My first lesson in audio mastering consisted of reading the documentation included with an early standalone version of T-RackS 24 that I purchased in 1999. The manual read like a "mastering for dummies" quick-start guide-helpful, informative, and most of all, very encouraging for the uninitiated. While still offering a "mastering for the masses" approach with DAW plug-in integration, significant improvements in processor modeling, oversampling, and customization/automation options push T-RackS 3's standalone application towards a more advanced user-base. The T-RackS 3 Deluxe version features three new vintage processor models: a Fairchild 670, a Pultec EQP-1A, and an Opto compressor ambiguously modeled from the best of vintage analog units. IK integrates their Dynamic Saturation Modeling (DSM) technology with a new process called Sonic Character Cloning (SCC) used to digitally create a model of the Fairchild and Pultec units. The EQP-1A processor performed faithfully to my ears. Though I've never seen or touched a real Fairchild 670, in my opinion, the T-RackS processor model holds its own against other 670 plug-ins I've heard. Of all the new processors, I was most impressed by the Opto compressor's gain reduction stage-very smooth. Other new additions include an Intelligent Brickwall Limiter and a "surgical" Linear Phase Equalizer. Unfortunately, individual processors cannot be loaded as plug-ins. For example, when inserting the EQP-1A processor on a piano track in Pro Tools, my only option is to load the entire T-RackS suite as an RTAS plug-in. The EQ sounds great, but the plug-in suite behaves like a virtual instrument-taxing the CPU while nearly eclipsing the DAW window. T-RackS includes a healthy set of global "mastering suite" and module-specific presets that offer excellent starting points when setting up your mastering chain. Using the T-RackS standalone application, I loaded a mix by simply dragging it to the interface. Audio files appear inside the T-RackS player/editor window located at the bottom of the GUI. The mix I loaded was somewhere in the acoustic/country-pop/cliche genre. Because I like to start fights when listening to that style of music, I loaded the Super Loud preset suite. Modules in the mastering chain appeared in processor slots at the top of the GUI. A/B'ing and bypassing features were easily controlled individually or globally. Below the processor slots, a large GUI pane is reserved for viewing and manipulation of the individual processor modules. A Global View mode displays the processing modules graphically in the chain for reference purposes. Surprisingly, drag-and-drop reordering of processors in the chain is not supported. Processor parameter adjustments must be made in Module View. As expected, the Brickwall Limiter freaked me out. I dialed my release time out to about 550 ms and selected a "clean" algorithm. A cool compare function levels the volume of the original audio to match the processed chain so you can toggle between the mix and the chain without the distracting volume bumps-a great tweak-enabling tool. With a few quick adjustments to the Opto compressor and the Linear Phase Equalizer, I was ready to print my first pickup-truck commercial master in less than five minutes! All joking aside, I did not expect the Brickwall Limiter to be so versatile; it smashes without squashing-if that makes sense. Directly below the processing-rack pane is an advanced metering section. A cool geeky-feature award goes to the Perceived Loudness meter. Graphic-heavy GUIs tend to pull me out of reality when I'm working in the same window for more than twelve minutes. Just before printing my master, I checked the Perceived Loudness meter while referencing my working mastering chain against one of my favorite, mastered recordings. This technique really kept my perspective in check. Other tools within this section include a scalable peak meter; customizable Loudness and RMS meters; a scope; and a Stereo Phase meter to complement mid/side adjustment with T-RackS' new processors. A chain comparison feature located below the Spectrum analyzer allows for A/B'ing between four separate mastering chain configurations. Under the meters, a preference panel controls latency, oversampling, output, and clipping options. Back in the waveform edit window (standalone version only) located at the bottom pane of the GUI, I was able to set loop points for A/B'ing specific audio passes. This was a great help with surgical adjustments when using the Multi-band Limiter or the Linear Phase Equalizer. A snapshot feature allows automation of processing parameters and alternate processing chains. I used this feature with success on an over-compressed instrumental passage. The dynamic new processors included in the Deluxe version offer a welcome alternative to the classic T-RackS sound. My complaints are few. Improved module chain management would be welcome in future updates. I'm hoping that the great new vintage processors will also be made available as separate plug-ins. Though T-RackS 3's standalone version performed flawlessly with my old G4, when inserted as a DAW plug-in, the suite can be too-much-to-handle for older machines, in my opinion. After ten years as a T-RackS user, I still believe that the manual is one of the most useful tools in the box (or on the disk). It's not just a well-written crash course on audio mastering. For an artist, it can be an empowering lesson for finishing what you've started. If you download the demo, I think they'll let you keep the manual! Highly recommended. (Deluxe $499.99 MSRP, Deluxe Crossgrade $299.99, Standard $229.99;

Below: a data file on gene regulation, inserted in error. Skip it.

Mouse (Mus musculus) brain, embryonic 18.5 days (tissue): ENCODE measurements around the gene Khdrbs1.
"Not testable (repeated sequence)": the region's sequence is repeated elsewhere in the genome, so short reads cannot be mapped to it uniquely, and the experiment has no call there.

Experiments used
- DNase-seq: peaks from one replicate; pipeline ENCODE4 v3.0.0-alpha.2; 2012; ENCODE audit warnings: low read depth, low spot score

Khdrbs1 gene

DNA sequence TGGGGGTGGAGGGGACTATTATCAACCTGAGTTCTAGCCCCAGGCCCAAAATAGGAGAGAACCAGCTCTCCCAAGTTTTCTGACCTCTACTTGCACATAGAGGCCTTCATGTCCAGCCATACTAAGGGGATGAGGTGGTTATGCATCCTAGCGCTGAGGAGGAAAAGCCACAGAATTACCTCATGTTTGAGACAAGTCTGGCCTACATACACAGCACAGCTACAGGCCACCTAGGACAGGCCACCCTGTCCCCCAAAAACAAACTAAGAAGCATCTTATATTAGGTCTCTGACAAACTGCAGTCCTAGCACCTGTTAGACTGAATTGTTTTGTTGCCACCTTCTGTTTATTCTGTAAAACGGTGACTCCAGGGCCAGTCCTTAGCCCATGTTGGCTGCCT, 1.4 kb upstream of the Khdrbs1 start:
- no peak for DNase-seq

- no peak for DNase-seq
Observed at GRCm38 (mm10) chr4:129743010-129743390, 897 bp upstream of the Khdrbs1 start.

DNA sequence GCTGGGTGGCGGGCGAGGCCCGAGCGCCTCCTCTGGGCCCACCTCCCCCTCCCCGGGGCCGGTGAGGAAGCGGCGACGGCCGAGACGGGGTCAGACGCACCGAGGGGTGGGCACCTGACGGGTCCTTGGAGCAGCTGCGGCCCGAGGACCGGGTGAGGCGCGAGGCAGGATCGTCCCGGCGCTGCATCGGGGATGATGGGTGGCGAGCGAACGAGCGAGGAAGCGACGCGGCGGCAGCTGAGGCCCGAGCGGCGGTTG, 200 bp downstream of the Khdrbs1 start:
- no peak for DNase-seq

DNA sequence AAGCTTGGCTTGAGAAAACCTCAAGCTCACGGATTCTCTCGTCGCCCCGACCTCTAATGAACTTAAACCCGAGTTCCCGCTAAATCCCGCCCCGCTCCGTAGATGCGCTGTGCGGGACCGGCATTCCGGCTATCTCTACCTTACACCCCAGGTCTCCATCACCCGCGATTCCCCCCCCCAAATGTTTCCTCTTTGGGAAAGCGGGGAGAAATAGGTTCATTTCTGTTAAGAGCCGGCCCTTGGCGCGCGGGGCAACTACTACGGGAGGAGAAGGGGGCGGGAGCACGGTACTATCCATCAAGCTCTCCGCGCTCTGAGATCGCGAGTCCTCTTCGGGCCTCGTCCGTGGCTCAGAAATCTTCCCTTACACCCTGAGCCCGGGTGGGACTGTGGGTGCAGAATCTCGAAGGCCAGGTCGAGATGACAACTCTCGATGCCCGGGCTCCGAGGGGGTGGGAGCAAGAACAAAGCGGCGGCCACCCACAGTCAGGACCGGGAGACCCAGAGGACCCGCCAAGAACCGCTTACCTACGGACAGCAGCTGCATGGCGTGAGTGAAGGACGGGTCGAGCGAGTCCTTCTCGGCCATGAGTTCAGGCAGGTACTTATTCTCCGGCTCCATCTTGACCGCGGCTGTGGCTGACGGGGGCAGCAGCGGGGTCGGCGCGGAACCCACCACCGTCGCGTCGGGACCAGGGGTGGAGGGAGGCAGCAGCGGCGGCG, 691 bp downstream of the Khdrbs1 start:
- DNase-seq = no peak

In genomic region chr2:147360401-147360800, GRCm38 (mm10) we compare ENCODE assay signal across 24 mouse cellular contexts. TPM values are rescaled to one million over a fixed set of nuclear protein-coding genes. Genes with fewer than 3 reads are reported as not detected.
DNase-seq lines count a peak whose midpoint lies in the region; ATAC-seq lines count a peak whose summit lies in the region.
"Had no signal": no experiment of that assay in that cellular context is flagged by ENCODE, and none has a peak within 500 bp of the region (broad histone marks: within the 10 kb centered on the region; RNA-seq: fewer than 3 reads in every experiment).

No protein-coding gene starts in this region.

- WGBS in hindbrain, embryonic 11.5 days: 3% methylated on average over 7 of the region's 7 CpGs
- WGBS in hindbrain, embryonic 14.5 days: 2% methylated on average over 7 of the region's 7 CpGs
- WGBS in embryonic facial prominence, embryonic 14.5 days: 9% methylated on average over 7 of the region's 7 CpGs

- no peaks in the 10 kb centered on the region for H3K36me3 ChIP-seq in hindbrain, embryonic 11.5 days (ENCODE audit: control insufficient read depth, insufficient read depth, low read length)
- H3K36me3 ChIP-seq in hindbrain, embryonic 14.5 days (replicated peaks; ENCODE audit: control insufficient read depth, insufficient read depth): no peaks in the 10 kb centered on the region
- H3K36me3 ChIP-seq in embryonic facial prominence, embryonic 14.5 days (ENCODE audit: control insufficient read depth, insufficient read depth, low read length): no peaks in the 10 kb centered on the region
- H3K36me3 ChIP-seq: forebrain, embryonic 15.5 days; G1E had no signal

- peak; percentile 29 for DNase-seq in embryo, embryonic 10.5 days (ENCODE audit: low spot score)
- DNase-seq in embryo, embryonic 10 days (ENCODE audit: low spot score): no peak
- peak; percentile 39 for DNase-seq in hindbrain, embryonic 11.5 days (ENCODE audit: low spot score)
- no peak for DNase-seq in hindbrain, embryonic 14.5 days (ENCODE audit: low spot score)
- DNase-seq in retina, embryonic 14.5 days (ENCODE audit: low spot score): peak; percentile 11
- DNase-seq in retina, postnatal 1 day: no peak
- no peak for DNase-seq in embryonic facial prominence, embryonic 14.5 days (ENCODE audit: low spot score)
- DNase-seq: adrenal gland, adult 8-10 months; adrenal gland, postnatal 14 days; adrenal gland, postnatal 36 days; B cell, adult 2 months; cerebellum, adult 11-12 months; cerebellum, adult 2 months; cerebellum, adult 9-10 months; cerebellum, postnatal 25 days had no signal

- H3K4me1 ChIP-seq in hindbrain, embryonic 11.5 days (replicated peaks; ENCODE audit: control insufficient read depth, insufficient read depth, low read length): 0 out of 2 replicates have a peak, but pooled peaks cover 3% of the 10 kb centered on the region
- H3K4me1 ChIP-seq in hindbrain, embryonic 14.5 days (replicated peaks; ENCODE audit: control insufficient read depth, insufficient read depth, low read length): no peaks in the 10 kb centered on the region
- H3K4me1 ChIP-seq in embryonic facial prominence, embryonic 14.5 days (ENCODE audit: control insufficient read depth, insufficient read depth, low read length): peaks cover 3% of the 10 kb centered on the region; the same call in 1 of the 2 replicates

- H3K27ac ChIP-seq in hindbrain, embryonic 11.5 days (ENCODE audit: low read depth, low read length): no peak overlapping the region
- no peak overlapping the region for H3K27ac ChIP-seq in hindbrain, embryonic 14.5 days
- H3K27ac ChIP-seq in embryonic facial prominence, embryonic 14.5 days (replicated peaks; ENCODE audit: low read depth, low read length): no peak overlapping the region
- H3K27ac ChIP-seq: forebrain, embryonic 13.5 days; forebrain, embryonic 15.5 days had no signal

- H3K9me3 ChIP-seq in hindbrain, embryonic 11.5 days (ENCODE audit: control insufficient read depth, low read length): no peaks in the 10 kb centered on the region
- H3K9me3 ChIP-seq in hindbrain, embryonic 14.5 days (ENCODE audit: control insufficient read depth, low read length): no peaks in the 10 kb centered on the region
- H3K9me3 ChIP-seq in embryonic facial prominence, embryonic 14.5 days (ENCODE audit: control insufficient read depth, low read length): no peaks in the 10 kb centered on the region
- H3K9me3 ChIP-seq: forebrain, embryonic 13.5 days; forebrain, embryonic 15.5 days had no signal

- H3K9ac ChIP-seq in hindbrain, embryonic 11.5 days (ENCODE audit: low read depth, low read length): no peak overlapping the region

Tape Op is a bi-monthly magazine devoted to the art of record making.

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